Leiter seems to think realism is implausible simply because (a) can't be supported by a certain kind of evidence and (b) it is not compatible with a certain metaphysical picture ("naturalism"). That's how the passage reads to me. But if (a) and (b) are meant to be reasons against realism that are so compelling that it makes no difference what arguments realists may have for their position, he is making a familiar argument of many first-year students to which there are familiar answers. If instead he is not even attempting to present an argument against realism or an objection to the arguments taken to support it, the mere fact that there can be (or is) a sociological explanation is surely not enough to raise legitimate doubts about the position.

More generally, unmasking arguments directed against positions taken by their proponents to rest on good reasons are just fallacies unless paired with good objections to those reasons. The unmasker needs to show that the target belief _can_ be explained in this non-rational way, and also needs to show that there is no good rational explanation for it. He needs to show, at least, that it's unlikely that a philosopher could come to hold that belief simply on the basis of the rational force of the arguments taken to support it.

Dan Dennis

Anthony: But what grounds have I for choosing to do what I happen to think is life affirming? And surely what a person thinks is life affirming will depend upon all sorts of chance events, including upbringing, past experience etc. – unless he manages to establish an independent rational basis to those views? Likewise with regards to what is ‘conducive to living well’. Certainly honesty and self understanding are essential. But understanding why you currently think what you do – genes, upbringing, past experience etc – does not provide you with grounds for what to think and how to act in future…

Jasper: That sounds right...


Jasper: just out of curiosity, do you really believe that you've come to your beliefs on the basis of compelling arguments? What do others think? I'm genuinely curious. I know that, professionally, we're supposed to insist that this is the best way to reach beliefs. But how often do we really do this, rather than come up with what seems like a cool idea and then develop an argument for it? Or start out with a belief and then argue for it? How often, for example, do you read a paper and, because of the force of its argument, come to accept its conclusion--at least on a topic you care about, rather than one you're fairly indifferent to (and/or don't have much background in)? Isn't it far more common to read a paper, disagree with its conclusion, and *then* look for flaws in the argument?

Maybe this would be better as a separate discussion, but I am curious what people honestly think of this issue. On the other hand, even if we didn't do this--that is, even if our beliefs could be explained by psychological factors--I don't think that really makes Leiter's approach work. For example, I think most people who believe in God come to that belief as a result of psychological and sociological processes. But that's certainly not why I think they are wrong.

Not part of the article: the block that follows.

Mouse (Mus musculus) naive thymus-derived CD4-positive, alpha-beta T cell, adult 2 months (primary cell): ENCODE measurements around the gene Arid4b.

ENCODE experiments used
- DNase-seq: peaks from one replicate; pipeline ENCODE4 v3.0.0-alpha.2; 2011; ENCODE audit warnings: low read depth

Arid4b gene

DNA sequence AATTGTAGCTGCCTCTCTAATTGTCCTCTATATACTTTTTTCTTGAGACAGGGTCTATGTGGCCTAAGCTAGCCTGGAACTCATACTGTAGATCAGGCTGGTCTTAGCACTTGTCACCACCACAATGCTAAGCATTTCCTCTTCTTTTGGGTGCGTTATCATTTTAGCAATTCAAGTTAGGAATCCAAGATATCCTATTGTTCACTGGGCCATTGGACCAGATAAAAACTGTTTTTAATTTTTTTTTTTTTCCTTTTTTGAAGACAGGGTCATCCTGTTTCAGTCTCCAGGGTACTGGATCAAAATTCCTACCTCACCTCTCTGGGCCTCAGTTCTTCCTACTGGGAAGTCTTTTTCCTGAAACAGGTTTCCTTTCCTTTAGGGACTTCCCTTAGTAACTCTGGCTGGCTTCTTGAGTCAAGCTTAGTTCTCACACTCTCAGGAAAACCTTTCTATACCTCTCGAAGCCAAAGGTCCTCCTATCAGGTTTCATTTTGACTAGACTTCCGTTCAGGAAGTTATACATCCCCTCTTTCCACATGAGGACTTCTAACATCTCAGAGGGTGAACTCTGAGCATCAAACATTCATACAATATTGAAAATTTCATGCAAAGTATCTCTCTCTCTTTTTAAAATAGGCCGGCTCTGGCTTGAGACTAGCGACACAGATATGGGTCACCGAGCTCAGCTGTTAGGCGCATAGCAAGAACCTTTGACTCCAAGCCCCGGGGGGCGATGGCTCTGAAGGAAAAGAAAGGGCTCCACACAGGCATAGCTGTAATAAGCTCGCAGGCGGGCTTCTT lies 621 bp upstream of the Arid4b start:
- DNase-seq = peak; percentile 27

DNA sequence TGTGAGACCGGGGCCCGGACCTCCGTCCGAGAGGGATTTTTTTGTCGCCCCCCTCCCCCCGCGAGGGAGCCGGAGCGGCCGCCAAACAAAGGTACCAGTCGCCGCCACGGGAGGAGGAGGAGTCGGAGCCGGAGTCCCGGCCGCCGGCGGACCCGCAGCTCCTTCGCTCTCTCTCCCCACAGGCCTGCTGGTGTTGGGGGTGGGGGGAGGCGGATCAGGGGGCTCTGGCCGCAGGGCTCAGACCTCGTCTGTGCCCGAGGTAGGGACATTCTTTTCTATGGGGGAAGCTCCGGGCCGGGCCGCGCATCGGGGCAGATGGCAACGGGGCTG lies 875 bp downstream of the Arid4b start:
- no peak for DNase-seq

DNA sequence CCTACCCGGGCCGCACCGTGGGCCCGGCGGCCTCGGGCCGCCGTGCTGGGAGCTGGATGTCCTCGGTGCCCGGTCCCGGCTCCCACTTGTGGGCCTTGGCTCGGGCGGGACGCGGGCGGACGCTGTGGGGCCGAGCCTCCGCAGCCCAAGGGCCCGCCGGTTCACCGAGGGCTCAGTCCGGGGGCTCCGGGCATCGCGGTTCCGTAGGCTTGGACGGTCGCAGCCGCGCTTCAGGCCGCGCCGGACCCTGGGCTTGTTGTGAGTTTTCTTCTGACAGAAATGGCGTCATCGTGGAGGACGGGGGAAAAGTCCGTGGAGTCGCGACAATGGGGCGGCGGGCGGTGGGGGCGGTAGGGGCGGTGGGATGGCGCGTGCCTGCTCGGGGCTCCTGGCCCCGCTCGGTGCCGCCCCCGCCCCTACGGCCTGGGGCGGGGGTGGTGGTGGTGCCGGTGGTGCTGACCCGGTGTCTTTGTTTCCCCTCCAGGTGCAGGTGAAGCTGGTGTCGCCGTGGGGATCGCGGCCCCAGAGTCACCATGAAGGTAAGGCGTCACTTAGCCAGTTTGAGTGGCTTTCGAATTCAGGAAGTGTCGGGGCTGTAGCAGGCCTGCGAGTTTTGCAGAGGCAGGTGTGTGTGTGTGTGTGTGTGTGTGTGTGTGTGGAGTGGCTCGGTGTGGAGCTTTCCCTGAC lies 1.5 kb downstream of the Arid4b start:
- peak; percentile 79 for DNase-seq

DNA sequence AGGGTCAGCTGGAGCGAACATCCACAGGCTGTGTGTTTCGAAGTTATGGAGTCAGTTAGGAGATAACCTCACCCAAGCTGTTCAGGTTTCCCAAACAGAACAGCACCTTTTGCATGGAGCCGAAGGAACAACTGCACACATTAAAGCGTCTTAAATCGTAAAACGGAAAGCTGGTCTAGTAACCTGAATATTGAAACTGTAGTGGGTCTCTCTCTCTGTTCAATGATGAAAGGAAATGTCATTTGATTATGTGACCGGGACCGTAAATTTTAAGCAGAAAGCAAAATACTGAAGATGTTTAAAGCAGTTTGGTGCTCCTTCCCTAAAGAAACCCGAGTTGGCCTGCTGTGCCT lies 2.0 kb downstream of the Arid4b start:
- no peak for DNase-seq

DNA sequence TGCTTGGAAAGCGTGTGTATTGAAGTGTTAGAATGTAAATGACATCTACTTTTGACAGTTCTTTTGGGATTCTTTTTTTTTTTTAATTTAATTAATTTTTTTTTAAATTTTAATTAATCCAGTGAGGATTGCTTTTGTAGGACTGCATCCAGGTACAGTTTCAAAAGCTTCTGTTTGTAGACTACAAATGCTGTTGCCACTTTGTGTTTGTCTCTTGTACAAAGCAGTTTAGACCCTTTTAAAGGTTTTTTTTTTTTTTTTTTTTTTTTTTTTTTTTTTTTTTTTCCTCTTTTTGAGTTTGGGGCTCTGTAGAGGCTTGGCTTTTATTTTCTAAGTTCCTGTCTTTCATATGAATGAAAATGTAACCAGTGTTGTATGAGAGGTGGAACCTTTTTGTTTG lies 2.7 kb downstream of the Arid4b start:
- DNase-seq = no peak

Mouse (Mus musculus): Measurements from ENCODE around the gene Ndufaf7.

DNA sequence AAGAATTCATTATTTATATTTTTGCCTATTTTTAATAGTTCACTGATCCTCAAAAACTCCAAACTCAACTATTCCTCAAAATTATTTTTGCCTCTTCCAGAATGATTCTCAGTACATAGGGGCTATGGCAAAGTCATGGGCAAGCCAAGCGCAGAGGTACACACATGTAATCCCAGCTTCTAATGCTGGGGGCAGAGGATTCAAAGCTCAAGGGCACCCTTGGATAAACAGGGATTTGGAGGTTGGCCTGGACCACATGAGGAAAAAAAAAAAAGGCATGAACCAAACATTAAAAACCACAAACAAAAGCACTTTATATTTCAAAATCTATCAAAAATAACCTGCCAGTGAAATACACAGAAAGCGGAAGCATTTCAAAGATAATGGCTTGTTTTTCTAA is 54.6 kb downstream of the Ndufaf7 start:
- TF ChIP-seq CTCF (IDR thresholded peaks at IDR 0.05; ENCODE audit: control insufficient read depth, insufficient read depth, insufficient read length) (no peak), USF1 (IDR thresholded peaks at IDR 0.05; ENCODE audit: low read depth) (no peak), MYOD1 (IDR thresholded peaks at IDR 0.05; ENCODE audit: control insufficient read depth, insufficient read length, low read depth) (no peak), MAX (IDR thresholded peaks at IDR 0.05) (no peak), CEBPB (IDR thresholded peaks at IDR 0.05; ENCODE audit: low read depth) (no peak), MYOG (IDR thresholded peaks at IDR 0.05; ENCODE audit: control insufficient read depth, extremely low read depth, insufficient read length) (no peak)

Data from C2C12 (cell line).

Hi Roman,
I certainly don't think I've come to _all_ of my beliefs on the basis of compelling arguments. Not even all of my philosophical beliefs, or most of them. I do think, though, that I try to hold my beliefs rationally. I'm a moral realist because I'm pretty certain there are moral truths, and every non-realist theory of truth seems false to me. (And the arguments for those theories seem bad.) No doubt there's a lot more to be said about how I came to believe in moral realism. Probably all kinds of "psychological and sociological processes" enter into the explanation of why I believe there are moral truths, or why I'm not persuaded by non-realist theories of truth. I'm ignorant of most of these things. But I think that forming a belief in that kind of way, whatever the details, is often a rational process. (Maybe that's what you're suggesting at the end of your post?) If I should be skeptical about my belief in moral realism because of its "etiology", that must be because there are solid, specific reasons for thinking that the particular causes of my belief -- e.g., the causes of my ways of weighing evidence, or my intuitions -- are not epistemically good. Only then would we have reason to reject the hypothesis that philosophers like me believe in realism because we find it to be the most rational position.

Dan Dennis

Hi Roman

I have been thinking philosophically about what sort of person to be and how to act since I was around 12 or 13 (though I did not label it ‘thinking philosophically’ back then). That is largely why I am the person I am today. So the answer I would give to your question is ‘yes’.